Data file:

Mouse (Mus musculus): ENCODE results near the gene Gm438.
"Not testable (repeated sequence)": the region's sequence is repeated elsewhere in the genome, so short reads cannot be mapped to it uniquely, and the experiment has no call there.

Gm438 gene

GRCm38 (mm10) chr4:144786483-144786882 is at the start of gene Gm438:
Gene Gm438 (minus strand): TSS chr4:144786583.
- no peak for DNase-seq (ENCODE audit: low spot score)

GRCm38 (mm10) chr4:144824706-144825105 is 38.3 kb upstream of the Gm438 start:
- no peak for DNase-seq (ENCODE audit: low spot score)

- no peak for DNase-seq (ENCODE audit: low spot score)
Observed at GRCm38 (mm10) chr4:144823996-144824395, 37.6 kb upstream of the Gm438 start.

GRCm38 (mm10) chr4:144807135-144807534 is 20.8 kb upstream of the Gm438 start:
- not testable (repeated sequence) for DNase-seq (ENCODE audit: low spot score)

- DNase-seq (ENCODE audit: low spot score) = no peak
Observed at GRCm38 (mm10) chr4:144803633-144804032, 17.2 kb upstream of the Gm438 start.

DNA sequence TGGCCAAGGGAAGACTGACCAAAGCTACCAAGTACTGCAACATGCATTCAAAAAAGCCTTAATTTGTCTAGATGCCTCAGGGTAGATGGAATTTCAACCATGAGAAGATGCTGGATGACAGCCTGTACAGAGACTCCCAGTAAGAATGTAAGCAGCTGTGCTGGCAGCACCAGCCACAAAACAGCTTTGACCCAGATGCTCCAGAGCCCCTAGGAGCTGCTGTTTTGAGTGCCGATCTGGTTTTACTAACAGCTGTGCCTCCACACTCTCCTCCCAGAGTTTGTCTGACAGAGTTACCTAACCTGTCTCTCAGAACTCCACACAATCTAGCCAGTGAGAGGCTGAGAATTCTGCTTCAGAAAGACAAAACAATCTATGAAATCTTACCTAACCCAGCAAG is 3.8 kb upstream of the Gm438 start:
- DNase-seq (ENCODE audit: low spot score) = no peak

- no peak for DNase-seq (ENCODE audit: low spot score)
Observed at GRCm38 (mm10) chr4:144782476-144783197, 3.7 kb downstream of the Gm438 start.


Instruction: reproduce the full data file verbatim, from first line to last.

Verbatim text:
Mouse (Mus musculus): ENCODE results near the gene Gm438.
"Not testable (repeated sequence)": the region's sequence is repeated elsewhere in the genome, so short reads cannot be mapped to it uniquely, and the experiment has no call there.

Gm438 gene

GRCm38 (mm10) chr4:144786483-144786882 is at the start of gene Gm438:
Gene Gm438 (minus strand): TSS chr4:144786583.
- no peak for DNase-seq (ENCODE audit: low spot score)

GRCm38 (mm10) chr4:144824706-144825105 is 38.3 kb upstream of the Gm438 start:
- no peak for DNase-seq (ENCODE audit: low spot score)

- no peak for DNase-seq (ENCODE audit: low spot score)
Observed at GRCm38 (mm10) chr4:144823996-144824395, 37.6 kb upstream of the Gm438 start.

GRCm38 (mm10) chr4:144807135-144807534 is 20.8 kb upstream of the Gm438 start:
- not testable (repeated sequence) for DNase-seq (ENCODE audit: low spot score)

- DNase-seq (ENCODE audit: low spot score) = no peak
Observed at GRCm38 (mm10) chr4:144803633-144804032, 17.2 kb upstream of the Gm438 start.

DNA sequence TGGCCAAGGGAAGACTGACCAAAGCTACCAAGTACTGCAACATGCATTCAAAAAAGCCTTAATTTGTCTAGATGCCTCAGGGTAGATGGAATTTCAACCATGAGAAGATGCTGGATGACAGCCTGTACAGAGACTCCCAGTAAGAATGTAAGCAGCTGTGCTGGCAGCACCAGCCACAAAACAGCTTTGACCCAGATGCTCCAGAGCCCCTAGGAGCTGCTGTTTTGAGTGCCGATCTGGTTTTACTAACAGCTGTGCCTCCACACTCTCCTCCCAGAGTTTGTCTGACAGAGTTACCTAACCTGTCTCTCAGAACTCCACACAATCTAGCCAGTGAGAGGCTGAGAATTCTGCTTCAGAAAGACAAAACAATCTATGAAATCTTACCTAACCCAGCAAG is 3.8 kb upstream of the Gm438 start:
- DNase-seq (ENCODE audit: low spot score) = no peak

- no peak for DNase-seq (ENCODE audit: low spot score)
Observed at GRCm38 (mm10) chr4:144782476-144783197, 3.7 kb downstream of the Gm438 start.